I know it has been a long time since I have posted. I keep waiting to feel like we are on some sort of solid ground so I know what update to write. As that point seems a ways off I will just let you know where we are now.
At the care team meeting her doctors agreed to another trial of nitric oxide despite her not having a current diagnosis of pulmonary hypertension. I have spent the past month or so approaching every new attending with the research I found on using nitric to treat BPD. When the new attending came on last weekend it was only hours before I asked to sit down with him. He smiled because he already knew what was coming. Well, finally there was agreement and a plan was set for the upcoming week when she was further along in her antibiotic course.
That was last Wednesday. Thursday I arrived at the hospital and Natalie was not doing well. There was the normal work-up of a chest X-ray and blood gases. Her high CO2 was easily remedied with an ET change. In under a week she had managed to block another tube with secretions. Her oxygenation however was not improving. For the first time since being put on the oscillator her MAP (mean airway pressure) had to be increased. I can not tell you how awful that felt. Her lungs requiring more pressure to open means they have become more fibrous and less compliant. The higher MAP also works against her lungs forming healthy tissue.
Steve joined me at the hospital and we spent a long afternoon discussing what this progression of her lung disease meant. I know we are not the only parents to face difficult medical decisions for children but it is a very small consolation.
We were determined to give the nitric a chance and resolved to ask the doctors to move ahead with administering it now rather than waiting a week. We were actually on the same page with the doctors. When we returned from our walk the acting attending was there to say that she felt they had done all the usual things to improve her oxygenation and everything failed. It was time to give the iNO a chance.
My sweet niece was with us last week to help with Annie (thank you again Kate!). We went home to have dinner with her and Anneliese. It is funny how on the inside my heart can be absolutely wrenched but on the outside I still need to perform normal functions. I still marvel whenever I manage a normal conversation or do something ordinary like grocery shopping. My mind is in this constant crisis mode but you can not present yourself that way to the world. People would stop coming near you.
Waiting to see if she would respond to the iNO were some of the longest hours of my life. If it did not work we were reaching the end of the treatment options. In fact most hospitals would not have even allowed the trial of iNO and would have said we were already at the end.
Steve stayed home with Annie and Kate so I made the return trip to the hospital alone. I decided against calling because I did not want to hear over the phone. I gathered up my courage, walked into her room and saw her O2 requirement was 48% and her saturation was 93%. For the past 24 hours she had been struggling to saturate in the 80's at 90-100% O2. I looked at the number, pointed and looked at the nurse. She nodded and smiled. The iNO was started at 5:30PM and her O2 settings went down about 20% an hour until reaching the mid 40's.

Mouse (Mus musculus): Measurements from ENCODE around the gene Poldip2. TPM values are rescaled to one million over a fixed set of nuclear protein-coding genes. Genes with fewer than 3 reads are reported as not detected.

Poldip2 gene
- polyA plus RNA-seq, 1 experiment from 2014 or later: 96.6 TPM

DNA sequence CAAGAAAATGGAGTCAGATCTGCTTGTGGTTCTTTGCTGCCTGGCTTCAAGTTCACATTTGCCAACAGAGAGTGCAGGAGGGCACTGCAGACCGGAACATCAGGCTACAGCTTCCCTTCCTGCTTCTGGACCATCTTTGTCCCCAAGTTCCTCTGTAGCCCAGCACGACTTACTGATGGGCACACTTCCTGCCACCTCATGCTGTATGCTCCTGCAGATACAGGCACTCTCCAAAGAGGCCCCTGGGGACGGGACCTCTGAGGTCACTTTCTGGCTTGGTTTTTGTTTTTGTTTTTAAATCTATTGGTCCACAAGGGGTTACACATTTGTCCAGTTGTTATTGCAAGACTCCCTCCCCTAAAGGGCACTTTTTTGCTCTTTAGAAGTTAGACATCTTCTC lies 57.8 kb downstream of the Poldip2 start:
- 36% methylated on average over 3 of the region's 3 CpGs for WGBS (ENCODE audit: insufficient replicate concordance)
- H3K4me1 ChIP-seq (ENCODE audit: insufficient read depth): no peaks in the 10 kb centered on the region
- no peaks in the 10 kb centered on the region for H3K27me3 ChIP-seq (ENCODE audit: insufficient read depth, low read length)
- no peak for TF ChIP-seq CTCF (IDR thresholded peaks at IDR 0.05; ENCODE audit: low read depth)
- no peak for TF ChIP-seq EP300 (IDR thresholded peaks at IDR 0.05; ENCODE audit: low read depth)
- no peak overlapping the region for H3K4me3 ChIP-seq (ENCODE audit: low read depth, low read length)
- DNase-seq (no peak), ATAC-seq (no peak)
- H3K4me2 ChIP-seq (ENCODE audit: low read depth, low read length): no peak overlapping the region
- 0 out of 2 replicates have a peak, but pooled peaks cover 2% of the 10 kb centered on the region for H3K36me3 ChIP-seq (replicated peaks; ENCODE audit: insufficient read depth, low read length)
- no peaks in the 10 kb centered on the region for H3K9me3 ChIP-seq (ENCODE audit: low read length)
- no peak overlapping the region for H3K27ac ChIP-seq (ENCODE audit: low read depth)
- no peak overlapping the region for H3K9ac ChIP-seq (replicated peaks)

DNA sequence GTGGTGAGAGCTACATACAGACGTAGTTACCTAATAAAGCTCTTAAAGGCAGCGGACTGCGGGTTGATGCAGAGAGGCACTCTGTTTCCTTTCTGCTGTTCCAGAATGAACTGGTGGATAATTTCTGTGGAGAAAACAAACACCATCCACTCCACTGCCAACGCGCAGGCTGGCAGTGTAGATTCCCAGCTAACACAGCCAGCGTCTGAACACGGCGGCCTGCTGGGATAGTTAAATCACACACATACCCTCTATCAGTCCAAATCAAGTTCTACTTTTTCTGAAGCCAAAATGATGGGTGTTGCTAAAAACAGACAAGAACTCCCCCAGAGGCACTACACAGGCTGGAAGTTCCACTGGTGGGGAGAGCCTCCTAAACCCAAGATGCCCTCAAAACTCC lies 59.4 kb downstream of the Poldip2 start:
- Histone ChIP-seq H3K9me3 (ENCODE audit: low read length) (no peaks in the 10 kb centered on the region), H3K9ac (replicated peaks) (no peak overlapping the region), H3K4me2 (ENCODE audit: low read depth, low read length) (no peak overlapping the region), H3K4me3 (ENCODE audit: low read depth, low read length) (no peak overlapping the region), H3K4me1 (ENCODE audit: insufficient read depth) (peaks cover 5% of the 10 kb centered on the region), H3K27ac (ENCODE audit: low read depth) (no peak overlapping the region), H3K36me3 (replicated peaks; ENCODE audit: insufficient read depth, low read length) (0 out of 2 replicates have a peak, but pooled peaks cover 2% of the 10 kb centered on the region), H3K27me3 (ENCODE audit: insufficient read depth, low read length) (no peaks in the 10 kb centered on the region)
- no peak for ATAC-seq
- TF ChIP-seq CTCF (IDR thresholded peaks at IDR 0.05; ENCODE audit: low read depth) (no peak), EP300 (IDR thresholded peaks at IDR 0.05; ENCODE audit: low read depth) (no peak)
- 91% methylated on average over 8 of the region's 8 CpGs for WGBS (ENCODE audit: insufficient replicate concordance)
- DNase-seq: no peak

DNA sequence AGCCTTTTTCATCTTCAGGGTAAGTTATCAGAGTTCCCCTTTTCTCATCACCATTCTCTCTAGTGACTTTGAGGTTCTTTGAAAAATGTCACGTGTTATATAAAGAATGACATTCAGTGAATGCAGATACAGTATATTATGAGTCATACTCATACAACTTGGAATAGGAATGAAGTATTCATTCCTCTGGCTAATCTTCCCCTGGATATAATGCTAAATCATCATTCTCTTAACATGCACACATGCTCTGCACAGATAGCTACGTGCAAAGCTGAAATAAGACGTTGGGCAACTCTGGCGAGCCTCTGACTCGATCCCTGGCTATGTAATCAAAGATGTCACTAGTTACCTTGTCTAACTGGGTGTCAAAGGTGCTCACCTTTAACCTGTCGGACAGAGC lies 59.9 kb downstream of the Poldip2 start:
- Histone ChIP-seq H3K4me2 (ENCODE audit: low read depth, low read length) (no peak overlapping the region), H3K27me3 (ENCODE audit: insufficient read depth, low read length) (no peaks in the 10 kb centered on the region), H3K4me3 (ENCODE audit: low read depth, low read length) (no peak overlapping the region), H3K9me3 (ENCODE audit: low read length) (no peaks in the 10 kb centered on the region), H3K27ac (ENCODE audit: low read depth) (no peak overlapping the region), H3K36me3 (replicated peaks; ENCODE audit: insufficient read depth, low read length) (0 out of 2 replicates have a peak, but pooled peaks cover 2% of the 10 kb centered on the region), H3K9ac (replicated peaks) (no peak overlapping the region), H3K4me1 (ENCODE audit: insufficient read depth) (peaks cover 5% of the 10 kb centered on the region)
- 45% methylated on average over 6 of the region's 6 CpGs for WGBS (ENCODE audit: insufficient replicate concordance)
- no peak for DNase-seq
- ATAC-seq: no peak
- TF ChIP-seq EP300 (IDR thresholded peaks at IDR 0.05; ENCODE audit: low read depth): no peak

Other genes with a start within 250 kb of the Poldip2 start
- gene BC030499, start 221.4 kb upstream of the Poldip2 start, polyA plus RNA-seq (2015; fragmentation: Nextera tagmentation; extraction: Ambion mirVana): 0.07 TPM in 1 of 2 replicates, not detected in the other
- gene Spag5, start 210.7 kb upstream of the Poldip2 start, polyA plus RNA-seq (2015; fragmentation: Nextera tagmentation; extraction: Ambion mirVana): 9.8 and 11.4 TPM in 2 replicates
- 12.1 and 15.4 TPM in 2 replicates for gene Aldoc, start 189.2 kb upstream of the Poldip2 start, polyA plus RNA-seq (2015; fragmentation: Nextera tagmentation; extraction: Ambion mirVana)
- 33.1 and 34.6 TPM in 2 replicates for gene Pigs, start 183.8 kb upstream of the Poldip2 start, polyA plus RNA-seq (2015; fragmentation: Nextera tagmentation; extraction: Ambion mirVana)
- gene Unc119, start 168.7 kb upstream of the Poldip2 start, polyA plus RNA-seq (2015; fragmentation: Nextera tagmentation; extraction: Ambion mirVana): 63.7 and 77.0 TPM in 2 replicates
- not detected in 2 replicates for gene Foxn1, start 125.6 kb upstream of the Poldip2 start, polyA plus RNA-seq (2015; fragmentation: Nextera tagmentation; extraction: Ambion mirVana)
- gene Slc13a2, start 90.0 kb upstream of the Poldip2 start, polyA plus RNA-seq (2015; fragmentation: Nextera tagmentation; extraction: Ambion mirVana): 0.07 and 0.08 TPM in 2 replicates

I called Steve, told him the news then went to stand by my baby girl. She held my finger and I alternated between staring at her O2 monitor on my left, her perfect face and then her pulse ox display. What an amazing feeling. I never wanted to leave. It seemed if I stayed right there things would remain this good and only get better.
With great progress comes great anxiety. We felt as celebratory as we did nauseated and could barely sleep. Her O2 requirement actually made its way all the way down to 40% in the morning. sigh.
Now if this were a movie it would be clear sailing from this point on. I wish I could say that is the case.
The iNO has made a significant difference in her oxygenation, but it is not the magic bullet we were hoping for. She did not last long in the 40's and her new baseline seems to be in the 50-60's range. She still has times at higher requirements and they have not yet been able to lower her MAP. This is crucial for her recovery-we need to find a balance of lower pressures and lower O2 exposure for her lungs to develop healthy tissue.
This has been a particularly difficult time for us as we have had to confront the reality of Natalie's lung disease. As a mother this week has felt like being continually kicked in the chest. I want very much to just hold my sweet baby and comfort her. Instead we continue our patient vigil next to her bed hoping that somehow things will turn around and her lungs will make progress in the right direction.
Last night we had a quick visit and Natalie was wide awake looking around. We talked, changed her diaper, took her temp and enjoyed seeing her bright eyes. Before we left I ready her Everywhere Babies ( a personal favorite) and Goodnight Moon. She relaxed and fell asleep. A normal bed time were it not for the oscillating vent, the tanks of iNO, the nurse checking vital signs and our inability to hold her for even a moment. This is not how I planned to mother her, it is not how I want to mother her, but we will enjoy every bit that we can amidst the constant fear and medical atmosphere of the NICU. Natalie is our treasure and we are so lucky she is ours.